[spotted at LWN.net]
Friday, 23 April 2004
USA Today reports
A teacher at a Newton County school has resigned after officials say she admitted she told two students to throw a 14-year-old girl from a classroom window… . two boys later told principal Kenneth Daniels that they threw the girl out the window because they did not want to be written up for disobeying a teacher.
[spotted at MetaFilter]
Thursday, 22 April 2004
I was cleaning out my browser bookmarks today and I found a link to Garrison Keillor’s
old advice column at Salon, “Mr. Blue
.” From May of 1998 till just a week before September 11, 2001, Mr. Blue dispensed advice about life, love, and writing. The advice was almost always stellar, the prose always a sheer delight to read. I will never forget the following exchange, from the 6/5/2001
installment of Mr. Blue: more
Here’s an interesting Freedom of Information Act case, courtesy of The Memory Hole
… I filed a Freedom of Information Act request for the following: All photographs showing caskets (or other devices) containing the remains of US military personnel at Dover AFB. This would include, but not be limited to, caskets arriving, caskets departing, and any funerary rites/rituals being performed… . The Air Force then sent me a CD containing 361 photographs of flag-draped coffins and the services welcoming the deceased soldiers.
Wednesday, 21 April 2004
Novelist Neal Stephenson interviewed
One of things you like to do on the side is dabble in programming. Do you see similarities between writing code and writing fiction?
[You can watch a short commercial for a free Salon “day pass” if you are not a member.]
I think there are common threads between writing and programming. That’s a really easy statement for people to misunderstand and twist around so I’m a little leery of making it. All I’m saying is that the thing you’re making — the novel or the computer program — has got a very complicated and finely wrought hierarchical structure to it. The structure has to work right or the whole thing fails. But the only way you can work on it is by hitting one character at a time. You’re building this thing one character at a time while having to maintain the whole structure in your head. That description applies equally well to programming and novel writing even though they’re very different activities.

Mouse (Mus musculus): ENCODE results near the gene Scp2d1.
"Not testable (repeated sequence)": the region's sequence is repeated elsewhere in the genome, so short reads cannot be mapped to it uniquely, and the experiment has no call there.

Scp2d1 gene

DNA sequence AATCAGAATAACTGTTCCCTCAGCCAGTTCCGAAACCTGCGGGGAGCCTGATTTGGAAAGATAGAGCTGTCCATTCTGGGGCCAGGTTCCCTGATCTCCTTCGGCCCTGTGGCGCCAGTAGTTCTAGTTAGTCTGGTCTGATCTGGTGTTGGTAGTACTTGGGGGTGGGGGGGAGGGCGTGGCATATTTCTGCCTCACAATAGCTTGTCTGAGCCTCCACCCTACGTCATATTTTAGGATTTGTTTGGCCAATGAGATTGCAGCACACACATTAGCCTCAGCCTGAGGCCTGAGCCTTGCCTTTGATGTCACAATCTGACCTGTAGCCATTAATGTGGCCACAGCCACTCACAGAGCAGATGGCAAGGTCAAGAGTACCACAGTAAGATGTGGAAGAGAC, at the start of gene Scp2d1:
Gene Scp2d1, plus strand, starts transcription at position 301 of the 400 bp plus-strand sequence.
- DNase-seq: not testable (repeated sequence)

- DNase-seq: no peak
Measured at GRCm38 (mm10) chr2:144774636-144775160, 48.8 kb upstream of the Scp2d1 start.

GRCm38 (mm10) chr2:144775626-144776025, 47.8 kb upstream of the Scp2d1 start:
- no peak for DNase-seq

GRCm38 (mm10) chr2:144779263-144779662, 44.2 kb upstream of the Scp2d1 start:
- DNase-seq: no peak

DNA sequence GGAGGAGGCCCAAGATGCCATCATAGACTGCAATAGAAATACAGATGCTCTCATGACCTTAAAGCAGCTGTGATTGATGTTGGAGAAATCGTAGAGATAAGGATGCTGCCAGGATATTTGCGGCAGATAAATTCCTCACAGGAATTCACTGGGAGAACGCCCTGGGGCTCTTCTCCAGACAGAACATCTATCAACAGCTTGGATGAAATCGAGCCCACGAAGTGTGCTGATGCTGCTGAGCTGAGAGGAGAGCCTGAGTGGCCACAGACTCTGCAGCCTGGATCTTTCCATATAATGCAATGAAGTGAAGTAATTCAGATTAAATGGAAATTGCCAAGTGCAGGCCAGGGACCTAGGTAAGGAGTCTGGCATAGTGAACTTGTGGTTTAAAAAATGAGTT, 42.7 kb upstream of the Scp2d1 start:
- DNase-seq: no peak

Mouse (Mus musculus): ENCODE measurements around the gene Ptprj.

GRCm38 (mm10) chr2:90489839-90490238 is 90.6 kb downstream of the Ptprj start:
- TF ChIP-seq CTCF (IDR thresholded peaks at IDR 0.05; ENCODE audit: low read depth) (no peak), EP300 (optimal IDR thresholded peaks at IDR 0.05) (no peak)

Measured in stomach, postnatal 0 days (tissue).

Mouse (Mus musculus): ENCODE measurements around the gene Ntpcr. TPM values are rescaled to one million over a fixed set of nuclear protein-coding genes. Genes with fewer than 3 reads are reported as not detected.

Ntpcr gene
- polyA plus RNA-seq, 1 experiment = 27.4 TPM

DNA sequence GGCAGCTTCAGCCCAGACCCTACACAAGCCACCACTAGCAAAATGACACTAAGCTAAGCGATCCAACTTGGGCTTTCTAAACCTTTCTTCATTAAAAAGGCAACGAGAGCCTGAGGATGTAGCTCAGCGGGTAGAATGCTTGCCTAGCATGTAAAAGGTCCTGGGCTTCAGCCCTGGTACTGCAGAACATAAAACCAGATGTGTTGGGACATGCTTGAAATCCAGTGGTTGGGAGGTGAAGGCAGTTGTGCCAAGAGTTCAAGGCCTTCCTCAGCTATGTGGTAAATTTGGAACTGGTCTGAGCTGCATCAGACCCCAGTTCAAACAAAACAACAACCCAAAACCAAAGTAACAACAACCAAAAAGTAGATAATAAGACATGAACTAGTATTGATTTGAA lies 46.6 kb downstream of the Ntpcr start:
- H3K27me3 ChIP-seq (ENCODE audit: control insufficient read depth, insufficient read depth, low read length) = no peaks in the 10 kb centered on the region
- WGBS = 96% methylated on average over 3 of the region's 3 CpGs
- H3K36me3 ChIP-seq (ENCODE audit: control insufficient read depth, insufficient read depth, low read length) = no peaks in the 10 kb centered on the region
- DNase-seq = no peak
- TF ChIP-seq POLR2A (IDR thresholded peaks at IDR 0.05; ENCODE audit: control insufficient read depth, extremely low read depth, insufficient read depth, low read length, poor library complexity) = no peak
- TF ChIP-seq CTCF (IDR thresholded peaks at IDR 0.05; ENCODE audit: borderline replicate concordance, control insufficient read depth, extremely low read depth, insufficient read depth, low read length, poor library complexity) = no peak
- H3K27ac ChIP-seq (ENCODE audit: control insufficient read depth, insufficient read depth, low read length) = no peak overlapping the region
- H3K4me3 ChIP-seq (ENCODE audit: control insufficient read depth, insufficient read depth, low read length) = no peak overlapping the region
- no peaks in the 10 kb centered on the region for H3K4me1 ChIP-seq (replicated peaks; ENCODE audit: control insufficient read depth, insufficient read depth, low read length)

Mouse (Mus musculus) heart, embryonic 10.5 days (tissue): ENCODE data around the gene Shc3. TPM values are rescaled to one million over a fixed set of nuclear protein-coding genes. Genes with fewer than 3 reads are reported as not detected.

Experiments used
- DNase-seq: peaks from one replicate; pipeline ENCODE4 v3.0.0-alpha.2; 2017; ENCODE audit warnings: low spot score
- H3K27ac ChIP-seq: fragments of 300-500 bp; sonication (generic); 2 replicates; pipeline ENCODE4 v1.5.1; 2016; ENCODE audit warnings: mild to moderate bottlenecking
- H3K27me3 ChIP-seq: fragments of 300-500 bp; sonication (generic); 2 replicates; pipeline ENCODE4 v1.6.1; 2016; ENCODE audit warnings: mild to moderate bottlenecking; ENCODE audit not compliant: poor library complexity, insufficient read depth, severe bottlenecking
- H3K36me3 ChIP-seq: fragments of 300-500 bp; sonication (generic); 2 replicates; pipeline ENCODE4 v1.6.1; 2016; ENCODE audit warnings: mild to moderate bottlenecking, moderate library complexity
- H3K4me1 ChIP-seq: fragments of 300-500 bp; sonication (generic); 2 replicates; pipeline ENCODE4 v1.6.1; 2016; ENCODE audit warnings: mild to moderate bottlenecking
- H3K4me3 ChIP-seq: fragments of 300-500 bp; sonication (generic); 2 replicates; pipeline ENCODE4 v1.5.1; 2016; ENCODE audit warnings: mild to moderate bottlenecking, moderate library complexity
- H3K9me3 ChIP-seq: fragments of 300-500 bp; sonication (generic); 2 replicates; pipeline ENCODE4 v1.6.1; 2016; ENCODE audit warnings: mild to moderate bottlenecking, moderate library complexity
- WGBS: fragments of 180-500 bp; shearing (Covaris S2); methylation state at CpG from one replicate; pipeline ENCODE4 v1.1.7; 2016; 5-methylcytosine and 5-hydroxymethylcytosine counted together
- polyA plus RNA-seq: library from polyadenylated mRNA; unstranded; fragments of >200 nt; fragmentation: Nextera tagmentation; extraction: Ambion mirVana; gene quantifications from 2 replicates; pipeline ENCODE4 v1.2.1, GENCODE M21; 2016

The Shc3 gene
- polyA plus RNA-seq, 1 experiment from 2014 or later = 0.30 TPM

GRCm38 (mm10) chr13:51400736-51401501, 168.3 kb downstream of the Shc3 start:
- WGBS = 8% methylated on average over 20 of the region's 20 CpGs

Tuesday, 20 April 2004
I have never watched a single episode of American Idol
and that pattern is not likely to change. I am, however, aware of the mini-stardom of William Hung, the UC Berkeley engineering student who appeared on the show in January, singing his uniquely pathetic version of Ricky Martin’s “She Bangs.” Hung has been all over trash-media since; it seems like a new story about him pops up every few days.
I’ve been disturbed by Hung’s popularity from the outset, though I’ve found it hard to explain why. Well, SFGate columnist Emil Guillermo nails exactly what’s wrong with Hung’s fifteen minutes of fame in a two-part column: part one
· part two
I especially liked this bit, which references a classic piece of Americana that I’ve long felt is tragically infused with a particularly insidious sort of racism:
[the folks behind Hung] are updating a classic anti-Asian image — that of the Mickey Rooney character in “Breakfast at Tiffany’s,” complete with buck teeth, bad hair and bad accent. Rent the movie and cringe.
Friday, 09 April 2004
Crew Boats Fend Off Otter Attack
“I don’t think I’ve ever rowed harder in my entire life as I did trying to escape the otter — that devilish creature had already attacked Scott and now it was coming back for more,” said Noah Riner ‘06, who was in the second varsity eight at the time of the incident.
The Center for American Progress fact-checks Condoleezza Rice’s testimony before the 9/11 Commission: Part 1
· Part 2
. An excerpt:
Claim: “We decided immediately to continue pursuing the Clinton Administration’s covert action authorities and other efforts to fight the network.”
Fact: Newsweek reported that “In the months before 9/11, the U.S. Justice Department curtailed a highly classified program called ‘Catcher’s Mitt’ to monitor al-Qaida suspects in the United States.” Additionally, AP reported “though Predator drones spotted Osama bin Laden as many as three times in late 2000, the Bush administration did not fly the unmanned planes over Afghanistan during its first eight months,” thus terminating the reconnaissance missions started during the Clinton Administration. [Sources: Newsweek, 3/21/04; AP, 6/25/03]
Monday, 05 April 2004
I’m watching the A’s play the Rangers on the tube, and an ump-heckler can clearly be heard on the broadcast. He has just tried out “Hey ump, why don’t you put your helmet on your other end? There’s more sense there!” which I will charitably rate two stars (on a typical four-star scale), it being opening day and all. He’s got the start of something here, but it’s a bit clumsy, and I don’t think we can let pass the classification of the ump’s headgear as a helmet.
The ump slam that made me laugh the hardest when I first heard it was the four-star “For chrissakes, ump! If you had another eye you’d be a cyclops!”
Friday, 02 April 2004
Monday, 15 March 2004
magazine has some thoughts on where to grab really cheap meals
in San Francisco. I can personally report on a few of their picks: Nirvana, Home, and Eos are fantastic, while Red’s Java House is not everything it’s cracked up to be. At the very end of the article, they tease me by mentioning a riceless
carne asada burrito available in the Mission, which is definitely going to merit further investigation. And soon.